How do hollyhocks do as a cut flower?
Hollyhocks as a Cut Flower
"A Garden for Cutting" by Margaret Parke states: "Certain plants require an extra step. The cut stems of poppies, hollyhocks, hibiscus, and oleander, for instance, ooze a milky or yellowish latex. If the ends of the stems are untreated, this sap will coagulate and clog the stem's water-conducting tubes. To prevent this, make a few slits in the stem end and sear it for about half a minute over a candle or gas flame, or dip it into a few inches of boiling water for about a minute. Take care to apply heat only briefly lest too many of the water conducting cells be damaged in the process. Finish conditioning in a deep, water-filled container."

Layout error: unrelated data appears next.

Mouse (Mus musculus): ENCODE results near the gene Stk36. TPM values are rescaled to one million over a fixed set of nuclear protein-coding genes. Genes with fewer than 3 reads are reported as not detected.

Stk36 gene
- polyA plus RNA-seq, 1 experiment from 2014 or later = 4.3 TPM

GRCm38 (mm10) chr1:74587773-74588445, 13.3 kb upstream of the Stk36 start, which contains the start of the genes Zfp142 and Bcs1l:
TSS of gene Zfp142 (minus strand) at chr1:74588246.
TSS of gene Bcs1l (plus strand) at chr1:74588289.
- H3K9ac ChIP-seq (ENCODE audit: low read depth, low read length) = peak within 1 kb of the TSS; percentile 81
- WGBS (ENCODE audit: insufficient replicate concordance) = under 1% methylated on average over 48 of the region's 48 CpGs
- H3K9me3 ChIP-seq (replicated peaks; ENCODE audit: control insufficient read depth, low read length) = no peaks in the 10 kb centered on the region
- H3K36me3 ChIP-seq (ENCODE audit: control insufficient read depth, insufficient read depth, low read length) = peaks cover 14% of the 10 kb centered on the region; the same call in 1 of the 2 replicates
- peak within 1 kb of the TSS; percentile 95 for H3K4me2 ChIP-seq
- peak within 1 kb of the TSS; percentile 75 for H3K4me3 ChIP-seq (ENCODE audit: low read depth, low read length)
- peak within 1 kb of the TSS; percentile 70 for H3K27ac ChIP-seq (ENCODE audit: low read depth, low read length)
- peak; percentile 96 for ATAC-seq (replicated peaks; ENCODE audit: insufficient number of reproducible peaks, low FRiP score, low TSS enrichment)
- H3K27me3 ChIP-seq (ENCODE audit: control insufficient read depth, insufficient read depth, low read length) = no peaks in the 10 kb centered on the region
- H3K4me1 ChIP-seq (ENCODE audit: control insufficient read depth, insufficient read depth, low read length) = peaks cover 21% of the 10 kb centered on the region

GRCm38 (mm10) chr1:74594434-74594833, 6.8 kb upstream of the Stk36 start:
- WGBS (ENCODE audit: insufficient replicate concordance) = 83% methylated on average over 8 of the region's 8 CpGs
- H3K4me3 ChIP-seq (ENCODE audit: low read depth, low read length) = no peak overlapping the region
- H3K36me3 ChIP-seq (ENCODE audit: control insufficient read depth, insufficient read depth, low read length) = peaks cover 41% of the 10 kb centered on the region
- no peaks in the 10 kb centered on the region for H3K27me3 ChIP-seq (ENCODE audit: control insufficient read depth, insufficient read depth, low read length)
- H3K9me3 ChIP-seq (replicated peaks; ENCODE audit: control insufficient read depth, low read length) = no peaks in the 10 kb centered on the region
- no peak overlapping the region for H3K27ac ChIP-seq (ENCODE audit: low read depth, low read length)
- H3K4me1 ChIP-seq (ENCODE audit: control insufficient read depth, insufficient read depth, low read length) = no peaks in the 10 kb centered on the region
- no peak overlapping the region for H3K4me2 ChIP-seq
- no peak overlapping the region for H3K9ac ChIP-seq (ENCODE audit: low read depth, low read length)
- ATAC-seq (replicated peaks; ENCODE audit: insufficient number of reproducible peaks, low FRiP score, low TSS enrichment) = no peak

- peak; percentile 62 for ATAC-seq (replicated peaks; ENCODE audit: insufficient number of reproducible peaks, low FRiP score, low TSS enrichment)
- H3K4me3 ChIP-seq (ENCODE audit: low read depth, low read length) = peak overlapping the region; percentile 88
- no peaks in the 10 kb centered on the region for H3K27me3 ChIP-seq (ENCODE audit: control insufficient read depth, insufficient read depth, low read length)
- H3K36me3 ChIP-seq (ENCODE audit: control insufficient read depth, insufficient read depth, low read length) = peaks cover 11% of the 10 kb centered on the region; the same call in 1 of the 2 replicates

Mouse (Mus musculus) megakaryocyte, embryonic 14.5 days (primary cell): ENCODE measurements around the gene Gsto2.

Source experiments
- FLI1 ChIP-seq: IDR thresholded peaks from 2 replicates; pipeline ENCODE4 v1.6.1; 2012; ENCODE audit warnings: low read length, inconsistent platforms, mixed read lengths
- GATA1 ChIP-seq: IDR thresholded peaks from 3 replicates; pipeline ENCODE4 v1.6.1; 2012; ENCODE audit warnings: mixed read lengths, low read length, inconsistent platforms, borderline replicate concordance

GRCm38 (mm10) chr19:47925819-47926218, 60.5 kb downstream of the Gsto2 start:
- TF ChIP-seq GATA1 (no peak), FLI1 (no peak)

Cut hollyhocks when the bottom third of the florets have opened. Once the stem is cut, more florets will open; the entire stem should last ten days."